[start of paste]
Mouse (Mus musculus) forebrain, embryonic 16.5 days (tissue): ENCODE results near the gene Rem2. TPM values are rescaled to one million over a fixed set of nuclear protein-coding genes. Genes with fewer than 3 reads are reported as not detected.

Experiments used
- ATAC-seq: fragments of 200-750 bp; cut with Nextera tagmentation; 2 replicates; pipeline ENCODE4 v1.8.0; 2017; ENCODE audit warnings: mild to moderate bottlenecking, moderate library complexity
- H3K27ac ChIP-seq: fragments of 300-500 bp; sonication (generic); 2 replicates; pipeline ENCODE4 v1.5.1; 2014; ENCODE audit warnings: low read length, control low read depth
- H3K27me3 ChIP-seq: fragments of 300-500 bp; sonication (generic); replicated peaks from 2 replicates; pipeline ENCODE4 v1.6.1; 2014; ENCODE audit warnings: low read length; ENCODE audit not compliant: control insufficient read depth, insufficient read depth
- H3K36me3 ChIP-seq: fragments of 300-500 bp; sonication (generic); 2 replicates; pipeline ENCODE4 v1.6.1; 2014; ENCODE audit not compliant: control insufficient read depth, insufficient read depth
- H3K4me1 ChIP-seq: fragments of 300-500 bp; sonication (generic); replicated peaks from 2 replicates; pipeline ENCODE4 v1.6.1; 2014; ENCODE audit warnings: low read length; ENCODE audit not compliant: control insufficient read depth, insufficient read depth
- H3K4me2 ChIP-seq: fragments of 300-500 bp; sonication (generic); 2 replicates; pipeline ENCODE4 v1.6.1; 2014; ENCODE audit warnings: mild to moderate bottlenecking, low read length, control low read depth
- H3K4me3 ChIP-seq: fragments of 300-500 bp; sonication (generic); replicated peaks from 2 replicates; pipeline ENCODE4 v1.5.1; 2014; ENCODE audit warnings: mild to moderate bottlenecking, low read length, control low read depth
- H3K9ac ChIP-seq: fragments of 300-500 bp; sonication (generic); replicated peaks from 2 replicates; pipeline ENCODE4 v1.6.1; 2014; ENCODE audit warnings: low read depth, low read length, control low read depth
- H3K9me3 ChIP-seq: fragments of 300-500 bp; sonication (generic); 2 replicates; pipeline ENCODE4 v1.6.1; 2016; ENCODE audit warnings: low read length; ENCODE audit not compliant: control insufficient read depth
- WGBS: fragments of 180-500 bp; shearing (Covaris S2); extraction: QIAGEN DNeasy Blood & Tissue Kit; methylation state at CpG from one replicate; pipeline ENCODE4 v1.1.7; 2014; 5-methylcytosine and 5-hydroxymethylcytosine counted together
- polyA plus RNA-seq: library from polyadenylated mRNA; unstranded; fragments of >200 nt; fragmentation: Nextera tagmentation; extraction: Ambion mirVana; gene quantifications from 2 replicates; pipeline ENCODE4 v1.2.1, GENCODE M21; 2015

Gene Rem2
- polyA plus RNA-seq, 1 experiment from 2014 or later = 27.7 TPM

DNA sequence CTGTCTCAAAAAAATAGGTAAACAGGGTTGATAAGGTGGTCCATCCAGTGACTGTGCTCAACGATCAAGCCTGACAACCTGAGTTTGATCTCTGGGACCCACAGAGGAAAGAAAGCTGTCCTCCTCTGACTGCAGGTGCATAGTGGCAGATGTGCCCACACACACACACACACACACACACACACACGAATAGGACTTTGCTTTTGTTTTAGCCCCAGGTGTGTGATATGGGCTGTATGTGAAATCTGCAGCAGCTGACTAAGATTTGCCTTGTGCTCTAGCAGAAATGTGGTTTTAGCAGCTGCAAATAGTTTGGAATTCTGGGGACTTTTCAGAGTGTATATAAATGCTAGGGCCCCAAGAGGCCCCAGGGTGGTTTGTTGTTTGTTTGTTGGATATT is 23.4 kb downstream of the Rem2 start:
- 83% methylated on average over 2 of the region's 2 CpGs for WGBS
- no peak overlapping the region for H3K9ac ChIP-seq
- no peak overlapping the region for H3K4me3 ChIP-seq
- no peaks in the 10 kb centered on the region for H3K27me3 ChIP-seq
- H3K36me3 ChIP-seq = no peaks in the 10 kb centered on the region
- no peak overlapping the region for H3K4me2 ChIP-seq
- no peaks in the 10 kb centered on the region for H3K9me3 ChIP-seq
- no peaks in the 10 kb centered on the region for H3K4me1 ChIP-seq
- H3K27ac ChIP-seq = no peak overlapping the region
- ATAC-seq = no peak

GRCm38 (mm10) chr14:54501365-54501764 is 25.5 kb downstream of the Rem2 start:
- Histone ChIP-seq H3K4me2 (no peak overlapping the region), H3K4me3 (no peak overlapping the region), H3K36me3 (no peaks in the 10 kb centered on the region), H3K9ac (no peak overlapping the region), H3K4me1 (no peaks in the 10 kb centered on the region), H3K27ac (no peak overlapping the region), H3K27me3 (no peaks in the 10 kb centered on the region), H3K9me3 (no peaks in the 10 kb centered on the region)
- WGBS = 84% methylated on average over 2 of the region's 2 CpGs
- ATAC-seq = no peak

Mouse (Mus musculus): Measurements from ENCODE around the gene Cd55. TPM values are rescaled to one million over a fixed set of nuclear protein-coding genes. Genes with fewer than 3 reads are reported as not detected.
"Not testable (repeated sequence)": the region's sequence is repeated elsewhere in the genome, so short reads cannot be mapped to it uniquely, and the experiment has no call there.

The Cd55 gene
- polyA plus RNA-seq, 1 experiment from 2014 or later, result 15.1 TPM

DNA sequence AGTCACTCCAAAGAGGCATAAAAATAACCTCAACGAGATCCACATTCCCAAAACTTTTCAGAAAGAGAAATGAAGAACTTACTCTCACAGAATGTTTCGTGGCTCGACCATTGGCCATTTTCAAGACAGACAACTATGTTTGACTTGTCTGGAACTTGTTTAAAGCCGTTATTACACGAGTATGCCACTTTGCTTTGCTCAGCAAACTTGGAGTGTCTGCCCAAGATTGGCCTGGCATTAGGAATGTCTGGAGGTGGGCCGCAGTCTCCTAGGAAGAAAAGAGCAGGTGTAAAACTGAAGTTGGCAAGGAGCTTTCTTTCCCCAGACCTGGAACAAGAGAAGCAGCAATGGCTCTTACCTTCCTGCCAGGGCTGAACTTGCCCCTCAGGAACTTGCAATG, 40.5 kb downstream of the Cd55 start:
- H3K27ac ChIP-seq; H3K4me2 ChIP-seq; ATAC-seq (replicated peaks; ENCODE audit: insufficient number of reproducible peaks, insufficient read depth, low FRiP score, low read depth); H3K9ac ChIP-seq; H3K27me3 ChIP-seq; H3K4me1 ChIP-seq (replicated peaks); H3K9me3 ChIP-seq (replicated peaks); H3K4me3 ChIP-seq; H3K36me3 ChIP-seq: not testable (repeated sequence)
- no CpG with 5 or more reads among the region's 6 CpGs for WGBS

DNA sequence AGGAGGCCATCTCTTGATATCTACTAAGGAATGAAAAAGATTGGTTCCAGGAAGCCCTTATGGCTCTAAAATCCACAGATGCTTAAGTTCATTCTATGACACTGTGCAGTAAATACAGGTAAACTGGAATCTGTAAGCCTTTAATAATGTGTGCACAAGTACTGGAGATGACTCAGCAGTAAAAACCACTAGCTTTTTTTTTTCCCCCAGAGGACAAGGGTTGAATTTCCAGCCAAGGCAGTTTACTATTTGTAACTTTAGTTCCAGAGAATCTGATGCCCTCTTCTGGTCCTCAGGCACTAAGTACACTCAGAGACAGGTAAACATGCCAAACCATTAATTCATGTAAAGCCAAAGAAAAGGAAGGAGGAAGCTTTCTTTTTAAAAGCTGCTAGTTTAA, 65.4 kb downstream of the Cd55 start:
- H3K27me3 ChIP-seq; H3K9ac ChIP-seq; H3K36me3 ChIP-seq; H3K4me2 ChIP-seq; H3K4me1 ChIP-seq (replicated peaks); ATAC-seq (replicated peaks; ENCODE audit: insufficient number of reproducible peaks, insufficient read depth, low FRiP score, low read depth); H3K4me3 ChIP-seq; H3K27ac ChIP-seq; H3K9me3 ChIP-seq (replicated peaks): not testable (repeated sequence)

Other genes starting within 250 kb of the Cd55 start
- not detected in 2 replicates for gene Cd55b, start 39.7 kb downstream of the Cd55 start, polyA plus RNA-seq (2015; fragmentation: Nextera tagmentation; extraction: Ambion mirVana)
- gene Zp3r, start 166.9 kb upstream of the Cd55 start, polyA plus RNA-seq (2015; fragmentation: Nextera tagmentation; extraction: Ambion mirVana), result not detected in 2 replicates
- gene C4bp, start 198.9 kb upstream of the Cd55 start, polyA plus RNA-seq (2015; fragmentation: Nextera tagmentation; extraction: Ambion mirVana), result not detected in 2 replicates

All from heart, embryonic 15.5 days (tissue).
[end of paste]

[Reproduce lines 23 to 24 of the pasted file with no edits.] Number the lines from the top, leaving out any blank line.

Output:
- no peaks in the 10 kb centered on the region for H3K9me3 ChIP-seq
- no peaks in the 10 kb centered on the region for H3K4me1 ChIP-seq